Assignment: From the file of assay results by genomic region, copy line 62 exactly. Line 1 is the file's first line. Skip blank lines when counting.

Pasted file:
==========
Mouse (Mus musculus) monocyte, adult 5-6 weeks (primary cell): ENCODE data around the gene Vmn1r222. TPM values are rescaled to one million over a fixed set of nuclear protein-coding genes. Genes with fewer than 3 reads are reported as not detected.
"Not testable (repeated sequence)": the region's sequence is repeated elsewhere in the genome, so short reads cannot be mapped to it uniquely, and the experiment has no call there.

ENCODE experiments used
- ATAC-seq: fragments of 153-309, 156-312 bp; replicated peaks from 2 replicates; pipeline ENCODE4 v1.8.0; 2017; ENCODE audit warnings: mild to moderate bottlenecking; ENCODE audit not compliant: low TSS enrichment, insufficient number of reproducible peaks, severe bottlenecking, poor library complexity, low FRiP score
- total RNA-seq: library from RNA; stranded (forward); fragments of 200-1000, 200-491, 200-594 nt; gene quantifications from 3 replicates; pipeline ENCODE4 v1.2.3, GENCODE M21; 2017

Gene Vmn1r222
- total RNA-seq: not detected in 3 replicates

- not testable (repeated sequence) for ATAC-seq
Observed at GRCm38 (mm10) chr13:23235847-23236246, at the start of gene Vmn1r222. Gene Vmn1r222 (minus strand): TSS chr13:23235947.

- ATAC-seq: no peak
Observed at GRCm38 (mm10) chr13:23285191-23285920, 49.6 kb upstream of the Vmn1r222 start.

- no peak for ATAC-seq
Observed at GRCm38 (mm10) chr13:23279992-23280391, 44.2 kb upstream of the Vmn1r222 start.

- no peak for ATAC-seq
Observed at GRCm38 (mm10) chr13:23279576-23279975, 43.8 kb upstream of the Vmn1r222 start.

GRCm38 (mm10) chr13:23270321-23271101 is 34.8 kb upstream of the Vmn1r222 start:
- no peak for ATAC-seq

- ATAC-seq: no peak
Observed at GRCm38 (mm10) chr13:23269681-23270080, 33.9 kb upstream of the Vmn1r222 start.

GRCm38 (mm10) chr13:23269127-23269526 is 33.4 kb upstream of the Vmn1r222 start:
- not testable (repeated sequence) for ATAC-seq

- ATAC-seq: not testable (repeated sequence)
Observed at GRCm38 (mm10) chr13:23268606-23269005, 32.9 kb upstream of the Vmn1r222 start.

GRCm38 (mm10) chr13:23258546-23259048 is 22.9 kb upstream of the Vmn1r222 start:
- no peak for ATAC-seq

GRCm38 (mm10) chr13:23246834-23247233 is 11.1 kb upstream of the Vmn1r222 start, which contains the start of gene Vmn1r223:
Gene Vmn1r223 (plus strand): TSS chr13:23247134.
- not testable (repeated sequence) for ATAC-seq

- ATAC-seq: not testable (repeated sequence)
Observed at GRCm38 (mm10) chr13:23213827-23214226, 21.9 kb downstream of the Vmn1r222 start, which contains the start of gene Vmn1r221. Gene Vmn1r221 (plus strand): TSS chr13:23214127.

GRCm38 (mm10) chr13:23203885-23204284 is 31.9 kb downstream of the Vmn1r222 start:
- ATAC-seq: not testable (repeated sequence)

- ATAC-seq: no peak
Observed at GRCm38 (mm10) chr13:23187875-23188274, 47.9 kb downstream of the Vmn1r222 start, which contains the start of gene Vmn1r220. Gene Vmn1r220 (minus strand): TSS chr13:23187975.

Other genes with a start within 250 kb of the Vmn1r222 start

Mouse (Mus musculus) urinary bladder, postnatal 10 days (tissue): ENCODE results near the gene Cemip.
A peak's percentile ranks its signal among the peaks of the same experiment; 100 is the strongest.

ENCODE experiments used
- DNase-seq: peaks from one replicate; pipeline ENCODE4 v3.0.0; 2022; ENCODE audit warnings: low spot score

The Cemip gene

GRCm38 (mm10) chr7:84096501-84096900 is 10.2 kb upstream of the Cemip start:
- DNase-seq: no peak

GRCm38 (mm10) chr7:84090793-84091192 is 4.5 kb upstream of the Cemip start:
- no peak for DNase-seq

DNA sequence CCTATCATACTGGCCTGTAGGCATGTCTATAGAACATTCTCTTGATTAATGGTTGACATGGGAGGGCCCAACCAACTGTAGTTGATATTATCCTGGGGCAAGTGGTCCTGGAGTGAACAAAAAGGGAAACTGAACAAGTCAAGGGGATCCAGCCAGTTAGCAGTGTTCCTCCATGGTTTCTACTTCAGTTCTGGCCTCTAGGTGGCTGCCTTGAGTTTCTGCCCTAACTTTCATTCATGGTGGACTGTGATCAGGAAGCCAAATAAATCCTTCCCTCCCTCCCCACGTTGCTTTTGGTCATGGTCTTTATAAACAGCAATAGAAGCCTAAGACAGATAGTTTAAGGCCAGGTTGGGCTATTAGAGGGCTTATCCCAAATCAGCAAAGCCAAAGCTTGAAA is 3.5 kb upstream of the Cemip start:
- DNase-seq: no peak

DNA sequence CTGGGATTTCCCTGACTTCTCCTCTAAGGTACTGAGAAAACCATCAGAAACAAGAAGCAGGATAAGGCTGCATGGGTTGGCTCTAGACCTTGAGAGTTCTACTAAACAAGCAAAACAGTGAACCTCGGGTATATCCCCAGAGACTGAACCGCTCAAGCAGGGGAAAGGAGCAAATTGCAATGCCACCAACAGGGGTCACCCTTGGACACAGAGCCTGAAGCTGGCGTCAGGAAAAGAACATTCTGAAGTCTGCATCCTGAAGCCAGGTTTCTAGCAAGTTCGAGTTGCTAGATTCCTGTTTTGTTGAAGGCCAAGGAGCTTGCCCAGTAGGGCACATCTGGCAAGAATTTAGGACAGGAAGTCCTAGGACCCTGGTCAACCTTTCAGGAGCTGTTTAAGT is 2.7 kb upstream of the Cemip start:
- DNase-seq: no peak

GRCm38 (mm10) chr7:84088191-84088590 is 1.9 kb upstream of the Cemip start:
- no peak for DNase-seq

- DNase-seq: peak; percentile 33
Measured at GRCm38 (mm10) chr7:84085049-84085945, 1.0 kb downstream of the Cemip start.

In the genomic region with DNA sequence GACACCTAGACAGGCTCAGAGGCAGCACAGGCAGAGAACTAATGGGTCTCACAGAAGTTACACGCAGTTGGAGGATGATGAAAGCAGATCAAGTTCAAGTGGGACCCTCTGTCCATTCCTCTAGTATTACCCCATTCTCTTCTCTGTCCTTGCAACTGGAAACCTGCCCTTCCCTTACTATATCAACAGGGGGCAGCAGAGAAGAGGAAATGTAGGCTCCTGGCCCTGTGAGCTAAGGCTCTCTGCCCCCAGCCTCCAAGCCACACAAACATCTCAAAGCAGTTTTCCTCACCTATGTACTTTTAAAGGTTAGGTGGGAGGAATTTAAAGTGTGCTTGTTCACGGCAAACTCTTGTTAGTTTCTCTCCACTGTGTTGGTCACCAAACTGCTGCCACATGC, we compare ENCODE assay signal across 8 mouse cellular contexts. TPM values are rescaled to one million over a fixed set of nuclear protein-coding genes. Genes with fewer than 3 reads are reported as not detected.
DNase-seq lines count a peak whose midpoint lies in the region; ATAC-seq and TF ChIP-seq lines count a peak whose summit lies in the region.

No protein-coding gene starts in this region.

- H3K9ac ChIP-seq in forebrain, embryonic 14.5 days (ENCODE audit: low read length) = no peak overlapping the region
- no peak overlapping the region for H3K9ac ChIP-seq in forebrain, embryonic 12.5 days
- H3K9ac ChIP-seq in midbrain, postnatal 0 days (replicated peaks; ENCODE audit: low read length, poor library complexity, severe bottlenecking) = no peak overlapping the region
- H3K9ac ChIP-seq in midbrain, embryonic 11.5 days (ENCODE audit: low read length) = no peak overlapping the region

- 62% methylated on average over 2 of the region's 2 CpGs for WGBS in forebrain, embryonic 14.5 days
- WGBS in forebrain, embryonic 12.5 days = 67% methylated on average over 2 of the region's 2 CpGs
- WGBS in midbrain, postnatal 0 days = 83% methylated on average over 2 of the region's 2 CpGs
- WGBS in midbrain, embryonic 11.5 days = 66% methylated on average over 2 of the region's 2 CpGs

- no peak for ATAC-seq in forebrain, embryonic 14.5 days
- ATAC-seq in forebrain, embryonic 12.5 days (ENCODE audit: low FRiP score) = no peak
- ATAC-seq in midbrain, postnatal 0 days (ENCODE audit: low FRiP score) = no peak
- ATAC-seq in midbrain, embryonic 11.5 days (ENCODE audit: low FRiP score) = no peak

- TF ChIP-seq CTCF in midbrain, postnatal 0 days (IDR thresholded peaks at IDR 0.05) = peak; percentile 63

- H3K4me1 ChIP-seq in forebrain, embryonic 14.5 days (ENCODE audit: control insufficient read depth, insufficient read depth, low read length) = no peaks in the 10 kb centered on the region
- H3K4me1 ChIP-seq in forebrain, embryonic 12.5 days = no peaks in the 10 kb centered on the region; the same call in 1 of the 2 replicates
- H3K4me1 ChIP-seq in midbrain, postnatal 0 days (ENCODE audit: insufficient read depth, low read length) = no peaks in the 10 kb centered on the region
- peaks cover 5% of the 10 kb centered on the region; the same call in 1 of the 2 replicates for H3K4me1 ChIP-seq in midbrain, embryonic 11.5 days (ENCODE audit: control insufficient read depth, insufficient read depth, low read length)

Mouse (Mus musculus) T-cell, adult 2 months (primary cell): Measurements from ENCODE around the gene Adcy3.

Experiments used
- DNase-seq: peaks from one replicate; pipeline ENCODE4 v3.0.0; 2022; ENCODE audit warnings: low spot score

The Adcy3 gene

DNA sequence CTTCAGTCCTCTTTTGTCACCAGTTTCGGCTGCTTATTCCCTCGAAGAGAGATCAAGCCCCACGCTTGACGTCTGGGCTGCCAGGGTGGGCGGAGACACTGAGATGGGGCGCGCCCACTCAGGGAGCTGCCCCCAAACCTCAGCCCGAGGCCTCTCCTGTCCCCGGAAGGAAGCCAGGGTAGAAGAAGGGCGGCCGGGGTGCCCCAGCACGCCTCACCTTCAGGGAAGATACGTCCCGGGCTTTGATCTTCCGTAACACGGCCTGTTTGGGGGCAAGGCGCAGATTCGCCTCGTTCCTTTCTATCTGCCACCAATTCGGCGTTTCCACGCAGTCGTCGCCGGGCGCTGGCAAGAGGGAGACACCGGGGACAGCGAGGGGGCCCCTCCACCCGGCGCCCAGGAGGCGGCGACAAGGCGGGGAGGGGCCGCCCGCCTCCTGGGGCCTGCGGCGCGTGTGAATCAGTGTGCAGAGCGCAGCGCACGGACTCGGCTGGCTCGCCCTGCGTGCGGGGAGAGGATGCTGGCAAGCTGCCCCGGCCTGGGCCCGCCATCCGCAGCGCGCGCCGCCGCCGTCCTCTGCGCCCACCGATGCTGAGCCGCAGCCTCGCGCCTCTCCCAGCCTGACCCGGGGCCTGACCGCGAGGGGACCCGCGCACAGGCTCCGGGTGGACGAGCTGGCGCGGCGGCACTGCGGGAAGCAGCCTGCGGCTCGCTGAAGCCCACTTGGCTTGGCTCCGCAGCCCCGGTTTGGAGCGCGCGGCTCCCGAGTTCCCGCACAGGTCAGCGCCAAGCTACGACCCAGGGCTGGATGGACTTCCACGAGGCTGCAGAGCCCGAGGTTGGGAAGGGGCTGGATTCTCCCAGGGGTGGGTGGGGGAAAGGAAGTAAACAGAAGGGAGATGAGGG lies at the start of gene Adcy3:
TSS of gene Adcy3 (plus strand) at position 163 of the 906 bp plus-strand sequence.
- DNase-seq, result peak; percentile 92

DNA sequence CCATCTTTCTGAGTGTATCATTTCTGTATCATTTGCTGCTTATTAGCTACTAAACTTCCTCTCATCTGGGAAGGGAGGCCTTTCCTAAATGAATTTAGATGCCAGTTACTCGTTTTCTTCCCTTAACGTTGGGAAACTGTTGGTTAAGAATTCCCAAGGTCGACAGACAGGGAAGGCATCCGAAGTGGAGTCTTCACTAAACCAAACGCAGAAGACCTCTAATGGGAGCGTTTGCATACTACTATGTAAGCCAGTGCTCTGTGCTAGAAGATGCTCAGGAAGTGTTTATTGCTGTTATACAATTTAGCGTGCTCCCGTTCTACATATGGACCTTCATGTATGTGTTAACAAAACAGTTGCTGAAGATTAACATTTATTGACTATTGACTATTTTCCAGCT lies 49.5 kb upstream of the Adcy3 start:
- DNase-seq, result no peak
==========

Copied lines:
- WGBS in midbrain, postnatal 0 days = 83% methylated on average over 2 of the region's 2 CpGs